Applies to: Exchange Server 2010 Service Pack 2 (SP2)
Topic Last Modified: 2014-04-24
With increasing mailbox sizes and increasing amounts of data being stored in mailboxes in the form of messages and attachments, it's crucial for users to be able to quickly search and locate the messages they need. In-Place Archiving helps you reduce or eliminate the use of .pst files by moving old and infrequently accessed items to the archive. This results in more mailbox data being stored by a user, and it makes searching across the user's primary and archive mailboxes an important productivity tool. In-Place eDiscovery allows authorized users to search content in mailboxes across on-premises and cloud-based Exchange organizations to comply with electronic discovery (eDiscovery) requests, regulatory audits, or internal investigations. In-Place eDiscovery also uses the content indexes created by Exchange Search.
Exchange Search is different from full-text indexing available in Exchange Server 2003. Improvements were made to performance, content indexing, and search. New items are indexed in the transport pipeline or almost immediately after they're created or delivered to the mailbox, providing users with a fast, stable, and more reliable way of searching mailbox data. Content indexing is enabled by default, and there's no initial setup or configuration required.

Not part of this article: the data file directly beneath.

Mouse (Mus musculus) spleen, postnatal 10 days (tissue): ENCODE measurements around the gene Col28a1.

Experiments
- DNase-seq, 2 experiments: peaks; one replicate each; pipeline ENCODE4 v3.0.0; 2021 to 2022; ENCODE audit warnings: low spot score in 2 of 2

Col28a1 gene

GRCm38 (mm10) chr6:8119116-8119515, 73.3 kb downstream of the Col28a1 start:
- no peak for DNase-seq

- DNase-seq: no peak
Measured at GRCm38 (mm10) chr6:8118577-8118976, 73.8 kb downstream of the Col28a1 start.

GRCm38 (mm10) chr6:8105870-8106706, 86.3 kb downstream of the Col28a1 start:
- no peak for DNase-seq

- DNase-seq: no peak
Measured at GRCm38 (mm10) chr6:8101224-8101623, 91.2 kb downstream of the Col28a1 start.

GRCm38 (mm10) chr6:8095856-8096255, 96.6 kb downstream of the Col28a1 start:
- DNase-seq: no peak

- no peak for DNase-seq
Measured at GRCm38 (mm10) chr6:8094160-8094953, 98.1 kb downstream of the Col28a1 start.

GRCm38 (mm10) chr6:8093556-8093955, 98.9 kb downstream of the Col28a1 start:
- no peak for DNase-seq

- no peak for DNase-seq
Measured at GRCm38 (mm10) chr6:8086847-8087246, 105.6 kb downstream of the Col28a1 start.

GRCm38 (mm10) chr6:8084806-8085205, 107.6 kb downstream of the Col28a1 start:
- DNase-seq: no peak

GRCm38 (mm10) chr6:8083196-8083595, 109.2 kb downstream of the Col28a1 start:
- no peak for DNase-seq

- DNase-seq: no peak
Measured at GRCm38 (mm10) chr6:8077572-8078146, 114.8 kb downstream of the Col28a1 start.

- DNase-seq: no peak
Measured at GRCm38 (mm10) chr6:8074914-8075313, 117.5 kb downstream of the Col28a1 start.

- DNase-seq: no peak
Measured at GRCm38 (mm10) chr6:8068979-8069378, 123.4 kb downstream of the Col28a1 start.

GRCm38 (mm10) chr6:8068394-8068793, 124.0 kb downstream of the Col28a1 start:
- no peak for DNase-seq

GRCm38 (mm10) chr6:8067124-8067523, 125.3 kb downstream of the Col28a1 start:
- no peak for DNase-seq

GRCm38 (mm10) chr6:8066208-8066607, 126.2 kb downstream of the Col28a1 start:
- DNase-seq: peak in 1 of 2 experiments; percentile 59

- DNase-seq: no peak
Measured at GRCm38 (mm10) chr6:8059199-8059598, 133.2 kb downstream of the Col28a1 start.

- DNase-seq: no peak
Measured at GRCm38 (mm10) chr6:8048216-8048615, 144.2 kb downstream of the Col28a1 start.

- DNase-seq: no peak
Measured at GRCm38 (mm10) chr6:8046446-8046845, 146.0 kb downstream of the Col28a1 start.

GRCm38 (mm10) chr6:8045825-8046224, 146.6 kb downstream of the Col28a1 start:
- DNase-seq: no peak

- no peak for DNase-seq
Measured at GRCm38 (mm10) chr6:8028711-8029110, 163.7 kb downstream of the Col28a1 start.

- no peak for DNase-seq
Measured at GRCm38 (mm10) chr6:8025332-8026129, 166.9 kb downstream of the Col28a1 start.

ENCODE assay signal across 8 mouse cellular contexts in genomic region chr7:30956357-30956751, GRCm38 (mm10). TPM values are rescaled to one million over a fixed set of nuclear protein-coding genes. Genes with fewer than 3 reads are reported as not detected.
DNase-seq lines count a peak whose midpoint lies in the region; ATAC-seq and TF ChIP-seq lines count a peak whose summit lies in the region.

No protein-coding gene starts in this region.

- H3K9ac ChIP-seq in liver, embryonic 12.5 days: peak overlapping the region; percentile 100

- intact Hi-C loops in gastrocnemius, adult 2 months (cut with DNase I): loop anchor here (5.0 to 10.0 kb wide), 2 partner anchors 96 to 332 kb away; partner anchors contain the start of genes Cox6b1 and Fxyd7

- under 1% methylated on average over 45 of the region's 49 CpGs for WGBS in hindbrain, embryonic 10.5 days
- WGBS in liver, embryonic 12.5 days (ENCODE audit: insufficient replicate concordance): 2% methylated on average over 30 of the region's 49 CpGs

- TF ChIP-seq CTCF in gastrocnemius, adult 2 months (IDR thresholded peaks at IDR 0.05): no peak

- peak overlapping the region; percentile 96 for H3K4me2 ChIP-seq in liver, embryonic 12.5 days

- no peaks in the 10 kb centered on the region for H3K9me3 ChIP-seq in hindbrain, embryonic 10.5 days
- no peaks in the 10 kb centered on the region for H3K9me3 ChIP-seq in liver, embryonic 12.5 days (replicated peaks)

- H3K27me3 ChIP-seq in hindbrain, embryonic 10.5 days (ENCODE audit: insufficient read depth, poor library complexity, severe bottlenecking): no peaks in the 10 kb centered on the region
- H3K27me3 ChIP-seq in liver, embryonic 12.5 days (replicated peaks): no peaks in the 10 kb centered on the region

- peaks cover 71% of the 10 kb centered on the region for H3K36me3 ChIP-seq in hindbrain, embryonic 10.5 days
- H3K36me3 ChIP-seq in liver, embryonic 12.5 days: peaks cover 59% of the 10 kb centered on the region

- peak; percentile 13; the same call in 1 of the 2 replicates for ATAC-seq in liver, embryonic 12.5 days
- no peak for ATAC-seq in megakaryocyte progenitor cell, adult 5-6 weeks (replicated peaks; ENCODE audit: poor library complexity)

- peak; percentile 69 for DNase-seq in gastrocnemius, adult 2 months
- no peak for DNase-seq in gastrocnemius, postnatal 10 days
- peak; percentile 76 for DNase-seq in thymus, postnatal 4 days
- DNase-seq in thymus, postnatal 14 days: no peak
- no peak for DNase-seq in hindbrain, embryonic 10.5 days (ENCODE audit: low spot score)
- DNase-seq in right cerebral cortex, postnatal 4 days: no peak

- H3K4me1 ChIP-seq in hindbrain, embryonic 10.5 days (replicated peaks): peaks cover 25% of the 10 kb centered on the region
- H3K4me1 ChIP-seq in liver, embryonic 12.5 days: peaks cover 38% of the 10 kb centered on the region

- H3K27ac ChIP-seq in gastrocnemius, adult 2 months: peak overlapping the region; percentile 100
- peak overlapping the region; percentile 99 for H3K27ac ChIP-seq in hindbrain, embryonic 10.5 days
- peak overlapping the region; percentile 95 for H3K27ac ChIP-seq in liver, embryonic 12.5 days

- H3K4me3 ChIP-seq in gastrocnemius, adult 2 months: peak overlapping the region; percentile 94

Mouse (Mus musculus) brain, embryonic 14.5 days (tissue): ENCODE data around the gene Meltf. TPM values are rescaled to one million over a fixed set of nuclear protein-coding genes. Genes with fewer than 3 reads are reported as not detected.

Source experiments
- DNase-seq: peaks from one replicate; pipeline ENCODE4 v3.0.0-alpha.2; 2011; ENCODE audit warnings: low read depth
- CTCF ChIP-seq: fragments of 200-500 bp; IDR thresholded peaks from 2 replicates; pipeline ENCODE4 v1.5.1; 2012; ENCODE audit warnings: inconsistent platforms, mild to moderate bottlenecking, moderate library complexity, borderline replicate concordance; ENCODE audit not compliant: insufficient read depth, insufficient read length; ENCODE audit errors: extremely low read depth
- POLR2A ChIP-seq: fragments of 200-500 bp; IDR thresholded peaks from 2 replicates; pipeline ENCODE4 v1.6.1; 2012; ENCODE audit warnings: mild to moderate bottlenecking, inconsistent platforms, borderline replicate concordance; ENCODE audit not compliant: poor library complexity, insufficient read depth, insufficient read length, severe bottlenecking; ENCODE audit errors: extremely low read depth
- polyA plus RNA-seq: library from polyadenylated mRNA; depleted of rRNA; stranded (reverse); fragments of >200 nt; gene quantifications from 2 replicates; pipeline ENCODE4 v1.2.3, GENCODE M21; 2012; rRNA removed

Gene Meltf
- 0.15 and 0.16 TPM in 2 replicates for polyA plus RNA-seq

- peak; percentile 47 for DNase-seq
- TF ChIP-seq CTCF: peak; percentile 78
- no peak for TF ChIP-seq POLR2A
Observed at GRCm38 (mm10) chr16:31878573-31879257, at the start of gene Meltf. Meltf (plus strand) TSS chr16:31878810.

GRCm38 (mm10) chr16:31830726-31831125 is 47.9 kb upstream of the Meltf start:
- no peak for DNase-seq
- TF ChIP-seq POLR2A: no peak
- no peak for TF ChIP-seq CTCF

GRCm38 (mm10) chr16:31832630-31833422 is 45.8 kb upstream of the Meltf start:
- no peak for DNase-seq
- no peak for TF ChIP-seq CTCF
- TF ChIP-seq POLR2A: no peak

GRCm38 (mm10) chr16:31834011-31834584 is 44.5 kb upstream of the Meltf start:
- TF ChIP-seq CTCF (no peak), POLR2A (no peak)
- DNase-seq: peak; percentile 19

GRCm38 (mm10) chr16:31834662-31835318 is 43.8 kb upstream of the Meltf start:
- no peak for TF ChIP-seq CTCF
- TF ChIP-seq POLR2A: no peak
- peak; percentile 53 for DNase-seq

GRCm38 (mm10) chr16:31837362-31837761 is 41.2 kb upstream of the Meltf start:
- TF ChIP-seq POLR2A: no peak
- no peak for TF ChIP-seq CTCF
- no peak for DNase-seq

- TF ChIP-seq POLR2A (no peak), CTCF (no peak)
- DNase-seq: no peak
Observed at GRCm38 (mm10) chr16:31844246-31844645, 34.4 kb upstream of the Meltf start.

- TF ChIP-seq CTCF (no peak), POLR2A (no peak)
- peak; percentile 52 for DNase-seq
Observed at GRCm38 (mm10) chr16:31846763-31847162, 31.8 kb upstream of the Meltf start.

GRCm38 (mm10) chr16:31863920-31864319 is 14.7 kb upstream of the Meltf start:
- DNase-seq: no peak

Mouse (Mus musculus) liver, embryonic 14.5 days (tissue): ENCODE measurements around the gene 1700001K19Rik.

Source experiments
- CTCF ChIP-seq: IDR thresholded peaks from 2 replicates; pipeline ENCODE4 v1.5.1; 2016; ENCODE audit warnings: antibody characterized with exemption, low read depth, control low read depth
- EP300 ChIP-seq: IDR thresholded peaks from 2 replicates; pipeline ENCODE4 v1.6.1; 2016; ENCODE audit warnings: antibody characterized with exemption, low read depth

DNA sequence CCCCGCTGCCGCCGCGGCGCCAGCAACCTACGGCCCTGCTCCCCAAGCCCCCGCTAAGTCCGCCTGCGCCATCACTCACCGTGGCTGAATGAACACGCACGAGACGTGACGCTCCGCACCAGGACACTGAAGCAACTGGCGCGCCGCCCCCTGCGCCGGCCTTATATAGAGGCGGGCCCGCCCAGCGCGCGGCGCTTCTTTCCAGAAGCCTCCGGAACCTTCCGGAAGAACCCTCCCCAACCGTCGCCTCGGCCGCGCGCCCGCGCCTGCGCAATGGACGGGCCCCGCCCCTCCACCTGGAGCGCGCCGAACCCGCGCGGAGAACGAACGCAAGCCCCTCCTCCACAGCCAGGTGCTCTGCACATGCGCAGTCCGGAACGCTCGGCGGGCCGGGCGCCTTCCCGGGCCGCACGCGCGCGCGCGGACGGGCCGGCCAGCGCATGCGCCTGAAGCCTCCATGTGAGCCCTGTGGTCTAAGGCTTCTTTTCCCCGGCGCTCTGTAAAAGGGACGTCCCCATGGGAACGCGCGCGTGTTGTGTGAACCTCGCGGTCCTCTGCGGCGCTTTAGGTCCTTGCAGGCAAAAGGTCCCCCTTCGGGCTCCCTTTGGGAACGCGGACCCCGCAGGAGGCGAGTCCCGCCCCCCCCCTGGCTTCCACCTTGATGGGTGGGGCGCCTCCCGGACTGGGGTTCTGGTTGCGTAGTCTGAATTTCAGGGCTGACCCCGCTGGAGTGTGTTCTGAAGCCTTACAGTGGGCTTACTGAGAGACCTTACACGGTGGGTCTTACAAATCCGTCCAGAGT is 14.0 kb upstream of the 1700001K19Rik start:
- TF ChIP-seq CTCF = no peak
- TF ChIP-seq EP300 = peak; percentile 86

Looking for management tasks related to Exchange Search? See Exchange Search procedures.
Exchange 2013 introduces the following changes to Exchange Search:
The underlying content indexing engine has been replaced with Microsoft Search Foundation, which provides performance and functionality improvements and serves as the common underlying content indexing engine in Exchange and SharePoint. The management interface, however, remain the same.
By default, the Search Foundation handles the most common file formats in email attachments. You no longer need to install Microsoft Office Filter Packs for Exchange Search. For a list of the file formats handled by Exchange Search, see File formats indexed by Exchange Search.
You can add support for any additional file formats by install IFilters, as in Exchange 2010.
Content indexing is more efficient because it now processes messages in the transport pipeline. As a result, messages addressed to multiple recipients or distribution groups are processed only once. An annotation stream is attached to the message, significantly speeding up content indexing while consuming fewer resources.